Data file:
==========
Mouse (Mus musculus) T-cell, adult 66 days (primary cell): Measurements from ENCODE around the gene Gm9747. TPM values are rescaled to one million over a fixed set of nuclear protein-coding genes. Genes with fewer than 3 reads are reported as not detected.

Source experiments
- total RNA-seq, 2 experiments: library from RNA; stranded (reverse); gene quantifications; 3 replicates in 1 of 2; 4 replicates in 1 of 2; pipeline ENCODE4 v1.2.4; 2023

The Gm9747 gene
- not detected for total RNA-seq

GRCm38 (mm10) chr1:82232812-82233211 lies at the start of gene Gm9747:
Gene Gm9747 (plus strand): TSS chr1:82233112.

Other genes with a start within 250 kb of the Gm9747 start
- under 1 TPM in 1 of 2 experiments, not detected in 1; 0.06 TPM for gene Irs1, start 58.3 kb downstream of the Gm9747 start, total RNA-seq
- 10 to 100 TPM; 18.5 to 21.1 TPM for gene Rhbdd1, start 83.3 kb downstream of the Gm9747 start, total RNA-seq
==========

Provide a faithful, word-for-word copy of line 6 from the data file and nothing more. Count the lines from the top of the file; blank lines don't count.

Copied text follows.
GRCm38 (mm10) chr1:82232812-82233211 lies at the start of gene Gm9747: